But the parameters of that lineage, though sacred text to some, are fit for an Etch-A-Sketch. Even if you’re buying Sullivan as the original world heavyweight alpha, the notion of an unbroken line of heavyweight champions holds as much water as you’d have found in one of old John L.’s rocks glasses. When Jim Jeffries retired in 1908, the title went to Marvin Hart. But when Jeffries returned six years later to battle Jack Johnson in the “Fight of the Century,” shouldn’t the lineal crown have been returned to him? More pointedly, shouldn’t it have belonged to Johnson after the Galveston Giant beat Corbett’s ass? (We’re gonna let Jim Crow decide this thing?) Jack Dempsey took two years off, then another three, during his reign before finally having the lineal title wrested away by Gene Tunney. Joe Louis and Rocky Marciano both severed the chain by retiring with the title. In 1967, it was unofficially stripped from Muhammad Ali when he refused to be drafted into the Vietnam War. Look, even fairy-tale titles merit basic standards and statutes of limitations.
So on Saturday, in lieu of certainty, we were treated to spectacle. Fury gave us his well-rehearsed “dosser” routine at the weigh-in. He promised us a show for his ring walk-in, and he delivered — with an Apollo Creed-style entrance, complete with star-spangled sequins and showgirls set to the backdrop of James Brown’s “Living in America.” The network did its part, setting fire to the production budget with an elaborate heavyweight-title-lineage feature and assembling a Missouri highway’s worth of LED billboards in the arena corridor, all but sock-stuffing the broadcast. Finally, Fury, no one’s idea of a heavyweight knockout artist, fulfilled his promise — or nearly so — to finish Schwarz inside a round.
Fury’s not a fool, he just plays one on TV. The Gypsy King knew what he had in front of him, but because the entire heavyweight division has come down with a temporary case of the Andy Ruiz Tics, Fury never had any intention of charging Schwarz straight out of the gate. Round 2 was something else, and within seconds the orthodox Fury had switched to southpaw, bloodied the German’s nose with a big left hand and was bouncing around the ring with his hands at his thighs, mugging and milking the moment.
Schwarz, who appeared to suddenly discover himself in his own taint-clenching “Twilight Zone” episode, could not get off — and soon stopped bothering to go through the motions. A few half-hearted swings at Fury on the ropes launched a thousand “Matrix” memes, and when Fury decided he was done playing with his meal, he collapsed Schwarz with a well-placed left. The German coaxed his body to an upright position, but shouldn’t have. Referee Kenny Bayless called time in, and Fury immediately bullied Schwarz back into his corner. Standing straight-backed and altogether unconcerned, Fury Gatling-gunned unanswered jabs, hooks, and power shots until Bayless came to Schwarz’s rescue seconds before the end of the round.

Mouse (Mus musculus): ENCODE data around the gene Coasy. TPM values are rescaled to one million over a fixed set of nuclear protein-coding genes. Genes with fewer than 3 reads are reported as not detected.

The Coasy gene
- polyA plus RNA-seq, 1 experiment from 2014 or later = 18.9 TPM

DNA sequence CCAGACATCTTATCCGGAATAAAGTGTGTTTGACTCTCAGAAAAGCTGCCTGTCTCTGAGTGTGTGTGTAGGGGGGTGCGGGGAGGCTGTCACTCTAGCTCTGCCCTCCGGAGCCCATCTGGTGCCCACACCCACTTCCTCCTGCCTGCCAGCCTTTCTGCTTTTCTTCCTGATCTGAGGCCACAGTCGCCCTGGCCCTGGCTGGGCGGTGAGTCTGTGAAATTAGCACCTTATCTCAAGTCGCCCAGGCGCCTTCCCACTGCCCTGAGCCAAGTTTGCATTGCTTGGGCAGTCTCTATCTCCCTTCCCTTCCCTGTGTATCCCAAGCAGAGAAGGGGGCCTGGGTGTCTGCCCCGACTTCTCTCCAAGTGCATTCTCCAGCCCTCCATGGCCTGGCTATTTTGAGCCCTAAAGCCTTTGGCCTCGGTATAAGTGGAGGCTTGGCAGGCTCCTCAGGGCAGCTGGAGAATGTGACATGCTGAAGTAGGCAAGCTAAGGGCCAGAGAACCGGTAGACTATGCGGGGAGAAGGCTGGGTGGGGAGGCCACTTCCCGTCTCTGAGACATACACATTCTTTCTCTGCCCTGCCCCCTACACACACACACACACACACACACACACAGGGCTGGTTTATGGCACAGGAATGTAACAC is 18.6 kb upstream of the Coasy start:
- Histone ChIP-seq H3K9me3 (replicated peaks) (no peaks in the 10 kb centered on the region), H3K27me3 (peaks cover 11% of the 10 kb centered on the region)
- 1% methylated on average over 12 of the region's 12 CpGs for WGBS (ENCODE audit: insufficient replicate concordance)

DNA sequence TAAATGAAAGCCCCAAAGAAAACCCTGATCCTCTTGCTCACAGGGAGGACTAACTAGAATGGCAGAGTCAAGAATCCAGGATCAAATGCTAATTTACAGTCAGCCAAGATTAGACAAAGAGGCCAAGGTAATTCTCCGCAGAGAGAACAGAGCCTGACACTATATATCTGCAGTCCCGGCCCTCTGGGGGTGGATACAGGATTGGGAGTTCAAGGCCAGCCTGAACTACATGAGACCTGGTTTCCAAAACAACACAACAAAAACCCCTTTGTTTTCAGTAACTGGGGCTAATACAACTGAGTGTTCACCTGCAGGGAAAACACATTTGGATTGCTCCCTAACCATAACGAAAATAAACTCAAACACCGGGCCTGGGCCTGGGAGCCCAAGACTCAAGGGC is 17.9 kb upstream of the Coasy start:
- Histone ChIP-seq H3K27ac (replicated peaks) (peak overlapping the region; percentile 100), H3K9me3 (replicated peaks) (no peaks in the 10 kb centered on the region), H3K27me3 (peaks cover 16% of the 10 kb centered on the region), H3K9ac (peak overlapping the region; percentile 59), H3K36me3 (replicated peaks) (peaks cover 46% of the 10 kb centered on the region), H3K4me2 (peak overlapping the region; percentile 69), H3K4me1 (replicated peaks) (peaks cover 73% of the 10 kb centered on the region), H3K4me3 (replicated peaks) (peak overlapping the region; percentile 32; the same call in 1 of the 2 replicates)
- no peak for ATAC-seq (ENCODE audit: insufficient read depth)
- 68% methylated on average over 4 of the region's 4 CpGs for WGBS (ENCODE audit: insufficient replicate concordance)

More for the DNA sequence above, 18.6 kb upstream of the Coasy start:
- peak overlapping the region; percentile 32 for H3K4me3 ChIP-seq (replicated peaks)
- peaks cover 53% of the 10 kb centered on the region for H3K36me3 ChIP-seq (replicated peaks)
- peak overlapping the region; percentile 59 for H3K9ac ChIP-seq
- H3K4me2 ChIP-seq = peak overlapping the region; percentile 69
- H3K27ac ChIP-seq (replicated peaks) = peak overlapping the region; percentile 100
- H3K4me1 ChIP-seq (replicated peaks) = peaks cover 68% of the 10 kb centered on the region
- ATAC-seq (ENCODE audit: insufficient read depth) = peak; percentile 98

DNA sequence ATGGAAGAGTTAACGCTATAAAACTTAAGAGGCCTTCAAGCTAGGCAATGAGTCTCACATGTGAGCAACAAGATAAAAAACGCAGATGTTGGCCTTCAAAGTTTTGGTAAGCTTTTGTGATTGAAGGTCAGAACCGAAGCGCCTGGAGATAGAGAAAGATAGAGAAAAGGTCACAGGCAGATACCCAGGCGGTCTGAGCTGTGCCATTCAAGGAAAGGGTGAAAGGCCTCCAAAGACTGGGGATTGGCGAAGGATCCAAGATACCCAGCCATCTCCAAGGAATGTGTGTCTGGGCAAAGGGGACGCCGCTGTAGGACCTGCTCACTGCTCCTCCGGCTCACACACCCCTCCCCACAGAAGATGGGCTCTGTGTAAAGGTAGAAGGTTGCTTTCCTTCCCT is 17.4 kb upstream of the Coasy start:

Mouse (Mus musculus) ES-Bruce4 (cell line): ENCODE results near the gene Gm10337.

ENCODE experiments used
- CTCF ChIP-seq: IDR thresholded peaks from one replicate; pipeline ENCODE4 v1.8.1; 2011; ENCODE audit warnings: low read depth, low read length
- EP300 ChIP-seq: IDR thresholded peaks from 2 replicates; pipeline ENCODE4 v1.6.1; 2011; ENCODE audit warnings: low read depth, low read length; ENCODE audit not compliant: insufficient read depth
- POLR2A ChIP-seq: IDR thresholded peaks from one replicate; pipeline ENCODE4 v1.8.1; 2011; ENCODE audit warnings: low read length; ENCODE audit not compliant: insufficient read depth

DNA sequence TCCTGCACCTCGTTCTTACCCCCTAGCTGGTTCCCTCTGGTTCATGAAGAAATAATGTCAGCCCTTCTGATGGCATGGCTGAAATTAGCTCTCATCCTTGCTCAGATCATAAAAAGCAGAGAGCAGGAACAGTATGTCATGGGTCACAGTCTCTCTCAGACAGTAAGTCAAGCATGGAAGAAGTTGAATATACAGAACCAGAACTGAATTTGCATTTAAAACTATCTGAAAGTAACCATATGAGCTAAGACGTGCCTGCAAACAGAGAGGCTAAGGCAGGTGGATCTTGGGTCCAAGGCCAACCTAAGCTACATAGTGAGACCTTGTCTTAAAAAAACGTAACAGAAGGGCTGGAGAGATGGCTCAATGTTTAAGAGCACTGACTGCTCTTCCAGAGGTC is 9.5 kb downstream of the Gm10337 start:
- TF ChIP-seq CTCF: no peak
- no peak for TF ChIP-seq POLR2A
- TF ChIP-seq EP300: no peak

It was an undoubtedly entertaining performance, and that amounts to real capital today — not only in the eyes of promoters, but also for thirsty fans. There’s a flip side to that coin, though: competitive drama. The most entrenched boxing observers wouldn’t give a pint of cold piss for a “Rocky”-themed ring-walk or an Alex Rodriguez ringside interview. Don’t much care about mythical titles, either. The fights are the thing.
Every fighter — even champions, lineal or otherwise — deserves the occasional stay-busy bout. And there’s enough room under the big top for sideshows, especially if that’s the gateway drug that helps hook new fans. (First taste is free!) But there’s a baseline level of authenticity that even the sport’s charlatans and snake oil salesmen must achieve to maintain stasis. We’re all here to watch dudes get punched in the face and have a good time. But if that’s it — if that’s all you’ve got — and you want to package and sell it as prizefighting? As interconnected-through-the-annals-of-history living lore? Well, boxing fans don’t need my help sniffing out that bullshit.
(Photo by Mikey Williams; Top Rank)